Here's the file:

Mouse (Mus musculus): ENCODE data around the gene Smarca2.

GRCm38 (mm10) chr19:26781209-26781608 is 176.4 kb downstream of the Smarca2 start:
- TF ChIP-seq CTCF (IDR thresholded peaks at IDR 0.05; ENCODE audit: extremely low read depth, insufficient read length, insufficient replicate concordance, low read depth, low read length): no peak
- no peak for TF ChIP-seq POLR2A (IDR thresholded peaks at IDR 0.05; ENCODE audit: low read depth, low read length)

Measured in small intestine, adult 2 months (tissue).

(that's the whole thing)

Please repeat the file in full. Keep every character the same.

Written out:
Mouse (Mus musculus): ENCODE data around the gene Smarca2.

GRCm38 (mm10) chr19:26781209-26781608 is 176.4 kb downstream of the Smarca2 start:
- TF ChIP-seq CTCF (IDR thresholded peaks at IDR 0.05; ENCODE audit: extremely low read depth, insufficient read length, insufficient replicate concordance, low read depth, low read length): no peak
- no peak for TF ChIP-seq POLR2A (IDR thresholded peaks at IDR 0.05; ENCODE audit: low read depth, low read length)

Measured in small intestine, adult 2 months (tissue).